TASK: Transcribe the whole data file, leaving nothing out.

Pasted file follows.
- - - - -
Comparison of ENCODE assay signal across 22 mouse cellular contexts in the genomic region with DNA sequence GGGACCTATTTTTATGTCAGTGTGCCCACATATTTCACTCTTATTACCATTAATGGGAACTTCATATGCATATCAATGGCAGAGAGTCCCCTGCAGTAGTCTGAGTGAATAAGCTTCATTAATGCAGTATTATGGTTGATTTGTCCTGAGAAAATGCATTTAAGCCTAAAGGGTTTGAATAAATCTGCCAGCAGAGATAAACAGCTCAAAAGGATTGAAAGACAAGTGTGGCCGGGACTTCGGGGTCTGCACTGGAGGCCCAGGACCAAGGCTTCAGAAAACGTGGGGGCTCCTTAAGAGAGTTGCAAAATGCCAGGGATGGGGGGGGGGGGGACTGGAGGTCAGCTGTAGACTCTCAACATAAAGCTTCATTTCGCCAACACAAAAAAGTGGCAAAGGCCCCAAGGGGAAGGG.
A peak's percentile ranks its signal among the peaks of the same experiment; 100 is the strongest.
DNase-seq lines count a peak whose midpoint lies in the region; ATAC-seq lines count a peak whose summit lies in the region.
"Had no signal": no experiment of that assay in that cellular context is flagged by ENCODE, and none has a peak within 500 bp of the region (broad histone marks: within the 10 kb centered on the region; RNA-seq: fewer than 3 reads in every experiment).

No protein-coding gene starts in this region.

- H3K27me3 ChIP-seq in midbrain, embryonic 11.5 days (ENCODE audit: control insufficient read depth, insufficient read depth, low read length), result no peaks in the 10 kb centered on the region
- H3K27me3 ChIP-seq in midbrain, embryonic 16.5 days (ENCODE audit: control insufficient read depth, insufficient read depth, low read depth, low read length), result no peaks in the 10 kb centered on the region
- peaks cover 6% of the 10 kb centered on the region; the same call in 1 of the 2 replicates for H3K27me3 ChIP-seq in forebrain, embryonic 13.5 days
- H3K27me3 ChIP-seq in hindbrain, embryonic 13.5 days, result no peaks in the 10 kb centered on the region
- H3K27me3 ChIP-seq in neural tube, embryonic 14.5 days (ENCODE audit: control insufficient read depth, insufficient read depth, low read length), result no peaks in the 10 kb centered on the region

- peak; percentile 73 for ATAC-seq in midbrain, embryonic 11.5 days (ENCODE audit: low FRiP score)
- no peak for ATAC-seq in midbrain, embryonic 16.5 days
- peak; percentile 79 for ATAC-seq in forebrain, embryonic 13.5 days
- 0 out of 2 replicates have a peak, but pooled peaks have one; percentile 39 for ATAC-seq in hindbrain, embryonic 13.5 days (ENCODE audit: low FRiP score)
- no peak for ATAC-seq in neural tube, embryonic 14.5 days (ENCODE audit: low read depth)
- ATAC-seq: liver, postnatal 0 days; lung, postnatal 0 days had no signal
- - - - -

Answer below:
Comparison of ENCODE assay signal across 22 mouse cellular contexts in the genomic region with DNA sequence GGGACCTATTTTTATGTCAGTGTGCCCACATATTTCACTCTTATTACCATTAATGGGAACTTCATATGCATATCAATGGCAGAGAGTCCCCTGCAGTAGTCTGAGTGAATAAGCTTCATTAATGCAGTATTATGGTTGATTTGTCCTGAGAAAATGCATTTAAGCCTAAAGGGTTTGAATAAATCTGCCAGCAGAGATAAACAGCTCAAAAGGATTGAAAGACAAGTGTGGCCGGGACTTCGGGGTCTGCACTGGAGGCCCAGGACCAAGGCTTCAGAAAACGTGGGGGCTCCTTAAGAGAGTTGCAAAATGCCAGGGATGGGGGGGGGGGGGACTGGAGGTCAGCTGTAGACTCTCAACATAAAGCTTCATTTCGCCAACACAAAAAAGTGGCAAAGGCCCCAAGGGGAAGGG.
A peak's percentile ranks its signal among the peaks of the same experiment; 100 is the strongest.
DNase-seq lines count a peak whose midpoint lies in the region; ATAC-seq lines count a peak whose summit lies in the region.
"Had no signal": no experiment of that assay in that cellular context is flagged by ENCODE, and none has a peak within 500 bp of the region (broad histone marks: within the 10 kb centered on the region; RNA-seq: fewer than 3 reads in every experiment).

No protein-coding gene starts in this region.

- H3K27me3 ChIP-seq in midbrain, embryonic 11.5 days (ENCODE audit: control insufficient read depth, insufficient read depth, low read length), result no peaks in the 10 kb centered on the region
- H3K27me3 ChIP-seq in midbrain, embryonic 16.5 days (ENCODE audit: control insufficient read depth, insufficient read depth, low read depth, low read length), result no peaks in the 10 kb centered on the region
- peaks cover 6% of the 10 kb centered on the region; the same call in 1 of the 2 replicates for H3K27me3 ChIP-seq in forebrain, embryonic 13.5 days
- H3K27me3 ChIP-seq in hindbrain, embryonic 13.5 days, result no peaks in the 10 kb centered on the region
- H3K27me3 ChIP-seq in neural tube, embryonic 14.5 days (ENCODE audit: control insufficient read depth, insufficient read depth, low read length), result no peaks in the 10 kb centered on the region

- peak; percentile 73 for ATAC-seq in midbrain, embryonic 11.5 days (ENCODE audit: low FRiP score)
- no peak for ATAC-seq in midbrain, embryonic 16.5 days
- peak; percentile 79 for ATAC-seq in forebrain, embryonic 13.5 days
- 0 out of 2 replicates have a peak, but pooled peaks have one; percentile 39 for ATAC-seq in hindbrain, embryonic 13.5 days (ENCODE audit: low FRiP score)
- no peak for ATAC-seq in neural tube, embryonic 14.5 days (ENCODE audit: low read depth)
- ATAC-seq: liver, postnatal 0 days; lung, postnatal 0 days had no signal